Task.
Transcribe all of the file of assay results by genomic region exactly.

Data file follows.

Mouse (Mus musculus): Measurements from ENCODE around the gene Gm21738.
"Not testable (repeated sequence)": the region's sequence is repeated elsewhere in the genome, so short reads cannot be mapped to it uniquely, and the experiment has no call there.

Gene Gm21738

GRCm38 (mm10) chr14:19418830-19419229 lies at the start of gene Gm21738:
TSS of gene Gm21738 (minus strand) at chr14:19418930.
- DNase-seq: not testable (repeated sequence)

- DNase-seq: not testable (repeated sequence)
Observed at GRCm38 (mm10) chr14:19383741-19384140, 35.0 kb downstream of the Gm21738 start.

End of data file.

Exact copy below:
Mouse (Mus musculus): Measurements from ENCODE around the gene Gm21738.
"Not testable (repeated sequence)": the region's sequence is repeated elsewhere in the genome, so short reads cannot be mapped to it uniquely, and the experiment has no call there.

Gene Gm21738

GRCm38 (mm10) chr14:19418830-19419229 lies at the start of gene Gm21738:
TSS of gene Gm21738 (minus strand) at chr14:19418930.
- DNase-seq: not testable (repeated sequence)

- DNase-seq: not testable (repeated sequence)
Observed at GRCm38 (mm10) chr14:19383741-19384140, 35.0 kb downstream of the Gm21738 start.